When painting with watercolors in my style, the under-painting (initial wash), is very important as it holds a painting together. The under-painting must be tonally correct or the painting will never look quite right.

When I am painting a landscape, at the under-painting stage, the scene should already look like a landscape. The sky and ground should be obvious. In this way, all I need to then do is add the objects that sit on the ground.

In the following image of some farmland, after it had been raining, you can easily see that it is a landscape with the sky and ground almost fully established. In this scene, I particularly liked the pattern of ponds which were formed after 4 days of rain. The ponds were not panted at this stage however because they would be painted once the objects e.g. trees, cows, fences, which will be reflected in them, are placed on the ground.

Image showing Under-painting holds a watercolor painting together

Under-painting holds a watercolor painting together

Here is the finished work. As you can see, the ground has had little more done to it other than the placement of hills, trees, fences, buildings, and animals.

Finished watercolor painting, After the rain, North Richmond, NSW 14.5" x 10.5" (37cm x 27cm)

After the rain, North Richmond, NSW 14.5″ x 10.5″ (37cm x 27cm)

Aerial Perspective

This brings up the subject of aerial perspective. This form of perspective is created by the atmosphere and its effect on light as it passes through it. Basically, “like” objects in the distance are lighter in tone, cooler (more blue), duller (less bright), and softer than objects which are closer to the foreground. The word “like” is very important in the previous sentence. It means that green grass in the distance will be lighter, cooler, duller and softer in shape than grass in the foreground. The same applies to trees in the distance vs trees in the foreground. Likewise, for all other objects, e.g. buildings, hills, fences. You can’t compare the ground tone, with a tree however, or with a building. These are not “like” objects.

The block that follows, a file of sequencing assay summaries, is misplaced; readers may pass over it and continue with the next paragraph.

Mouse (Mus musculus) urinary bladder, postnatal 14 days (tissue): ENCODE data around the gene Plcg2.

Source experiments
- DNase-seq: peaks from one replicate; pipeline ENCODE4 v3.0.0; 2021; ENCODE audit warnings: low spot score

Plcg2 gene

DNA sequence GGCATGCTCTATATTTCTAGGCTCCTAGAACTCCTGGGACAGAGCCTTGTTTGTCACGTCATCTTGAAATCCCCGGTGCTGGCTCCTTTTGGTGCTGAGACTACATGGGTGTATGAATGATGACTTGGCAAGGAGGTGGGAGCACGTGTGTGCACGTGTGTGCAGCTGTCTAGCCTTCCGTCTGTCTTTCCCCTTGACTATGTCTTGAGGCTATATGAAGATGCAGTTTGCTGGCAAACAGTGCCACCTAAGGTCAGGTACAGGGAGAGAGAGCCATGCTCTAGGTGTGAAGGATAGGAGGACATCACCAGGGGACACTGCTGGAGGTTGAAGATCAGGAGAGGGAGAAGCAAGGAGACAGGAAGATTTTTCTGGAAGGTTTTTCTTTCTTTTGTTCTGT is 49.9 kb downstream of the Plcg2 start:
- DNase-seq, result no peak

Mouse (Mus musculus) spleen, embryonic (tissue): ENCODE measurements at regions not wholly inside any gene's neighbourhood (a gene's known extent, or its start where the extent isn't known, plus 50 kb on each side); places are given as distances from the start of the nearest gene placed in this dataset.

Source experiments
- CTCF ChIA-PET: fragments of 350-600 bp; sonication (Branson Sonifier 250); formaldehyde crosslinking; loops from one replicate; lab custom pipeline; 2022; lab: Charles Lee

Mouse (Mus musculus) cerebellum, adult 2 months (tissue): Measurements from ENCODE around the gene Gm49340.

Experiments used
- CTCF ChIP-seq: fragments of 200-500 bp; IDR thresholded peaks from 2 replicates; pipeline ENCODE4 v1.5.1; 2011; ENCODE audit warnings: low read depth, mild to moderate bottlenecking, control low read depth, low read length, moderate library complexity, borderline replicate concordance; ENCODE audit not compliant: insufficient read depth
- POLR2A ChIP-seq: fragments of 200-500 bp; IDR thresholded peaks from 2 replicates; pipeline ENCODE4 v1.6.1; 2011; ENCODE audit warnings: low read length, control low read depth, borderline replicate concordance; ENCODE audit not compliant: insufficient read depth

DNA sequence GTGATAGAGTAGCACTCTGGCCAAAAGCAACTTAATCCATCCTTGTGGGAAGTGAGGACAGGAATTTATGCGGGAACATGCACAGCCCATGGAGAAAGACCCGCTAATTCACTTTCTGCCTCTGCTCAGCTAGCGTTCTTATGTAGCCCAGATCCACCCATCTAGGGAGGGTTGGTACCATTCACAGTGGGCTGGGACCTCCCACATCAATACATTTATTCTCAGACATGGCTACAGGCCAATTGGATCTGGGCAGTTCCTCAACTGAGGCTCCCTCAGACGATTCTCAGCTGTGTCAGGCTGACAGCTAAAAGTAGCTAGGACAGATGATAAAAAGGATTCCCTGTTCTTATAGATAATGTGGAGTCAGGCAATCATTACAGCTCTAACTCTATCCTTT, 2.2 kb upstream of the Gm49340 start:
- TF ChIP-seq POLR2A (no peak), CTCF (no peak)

Under-painting of street scenes

This same principle applies when painting street scenes. In my work, the under-painting results in the highlights which I leave on the surface of buildings, often hinting at windows, and white frames. Remember, white, immediately takes on other colors which are reflected onto it. Hence the sky color, with which the under-painting tints the buildings, will be reflected in the light areas of the buildings.

If you look at the under-painting of the street scene below, you can see how this is put into effect.

First watercolor painting stage.Under-painting of street scene

Under-painting of street scene

I often have a cool side to a street scene, which has more blue in it, and a warm side which has more yellow or in this case very weak Cad Orange (Winsor and Newton brand).

In this watercolor painting, I painted the sky down to street level, and then painted the road while the sky was still very wet in the distance, giving a soft edge. I made sure the road was lighter in the distance and darker in the foreground. The same applied to the sky.

Here is the finished painting with parts of the under-painting left as highlights:

Finished watercolor painting with under-painting left as highlights

Finished watercolor painting with under-painting left as highlights

Figure 4: Finished watercolor painting with under-painting left as highlights